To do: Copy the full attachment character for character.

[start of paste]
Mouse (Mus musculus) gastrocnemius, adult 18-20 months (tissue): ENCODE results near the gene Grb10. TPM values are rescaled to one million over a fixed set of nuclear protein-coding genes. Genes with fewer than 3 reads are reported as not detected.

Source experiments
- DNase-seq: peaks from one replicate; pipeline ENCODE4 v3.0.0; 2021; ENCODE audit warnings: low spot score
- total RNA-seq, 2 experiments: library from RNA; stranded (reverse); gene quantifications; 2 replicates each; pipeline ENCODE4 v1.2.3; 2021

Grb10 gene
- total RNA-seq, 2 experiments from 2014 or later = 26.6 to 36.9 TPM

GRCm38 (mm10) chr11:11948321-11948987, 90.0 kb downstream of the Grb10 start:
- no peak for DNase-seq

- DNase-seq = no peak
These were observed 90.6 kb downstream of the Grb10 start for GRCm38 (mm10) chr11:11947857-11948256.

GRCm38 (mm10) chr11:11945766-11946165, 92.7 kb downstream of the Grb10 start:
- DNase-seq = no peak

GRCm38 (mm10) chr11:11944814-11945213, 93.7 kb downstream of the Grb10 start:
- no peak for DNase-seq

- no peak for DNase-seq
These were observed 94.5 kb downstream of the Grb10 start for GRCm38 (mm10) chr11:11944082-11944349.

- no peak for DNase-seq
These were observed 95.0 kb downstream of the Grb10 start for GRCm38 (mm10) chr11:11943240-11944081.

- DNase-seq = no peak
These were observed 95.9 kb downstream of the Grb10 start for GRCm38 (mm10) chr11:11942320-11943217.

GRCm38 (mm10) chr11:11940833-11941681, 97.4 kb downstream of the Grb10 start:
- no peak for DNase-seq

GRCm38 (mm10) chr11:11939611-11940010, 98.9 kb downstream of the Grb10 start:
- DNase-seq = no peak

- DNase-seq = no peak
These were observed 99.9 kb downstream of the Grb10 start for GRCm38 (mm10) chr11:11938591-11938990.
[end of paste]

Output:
Mouse (Mus musculus) gastrocnemius, adult 18-20 months (tissue): ENCODE results near the gene Grb10. TPM values are rescaled to one million over a fixed set of nuclear protein-coding genes. Genes with fewer than 3 reads are reported as not detected.

Source experiments
- DNase-seq: peaks from one replicate; pipeline ENCODE4 v3.0.0; 2021; ENCODE audit warnings: low spot score
- total RNA-seq, 2 experiments: library from RNA; stranded (reverse); gene quantifications; 2 replicates each; pipeline ENCODE4 v1.2.3; 2021

Grb10 gene
- total RNA-seq, 2 experiments from 2014 or later = 26.6 to 36.9 TPM

GRCm38 (mm10) chr11:11948321-11948987, 90.0 kb downstream of the Grb10 start:
- no peak for DNase-seq

- DNase-seq = no peak
These were observed 90.6 kb downstream of the Grb10 start for GRCm38 (mm10) chr11:11947857-11948256.

GRCm38 (mm10) chr11:11945766-11946165, 92.7 kb downstream of the Grb10 start:
- DNase-seq = no peak

GRCm38 (mm10) chr11:11944814-11945213, 93.7 kb downstream of the Grb10 start:
- no peak for DNase-seq

- no peak for DNase-seq
These were observed 94.5 kb downstream of the Grb10 start for GRCm38 (mm10) chr11:11944082-11944349.

- no peak for DNase-seq
These were observed 95.0 kb downstream of the Grb10 start for GRCm38 (mm10) chr11:11943240-11944081.

- DNase-seq = no peak
These were observed 95.9 kb downstream of the Grb10 start for GRCm38 (mm10) chr11:11942320-11943217.

GRCm38 (mm10) chr11:11940833-11941681, 97.4 kb downstream of the Grb10 start:
- no peak for DNase-seq

GRCm38 (mm10) chr11:11939611-11940010, 98.9 kb downstream of the Grb10 start:
- DNase-seq = no peak

- DNase-seq = no peak
These were observed 99.9 kb downstream of the Grb10 start for GRCm38 (mm10) chr11:11938591-11938990.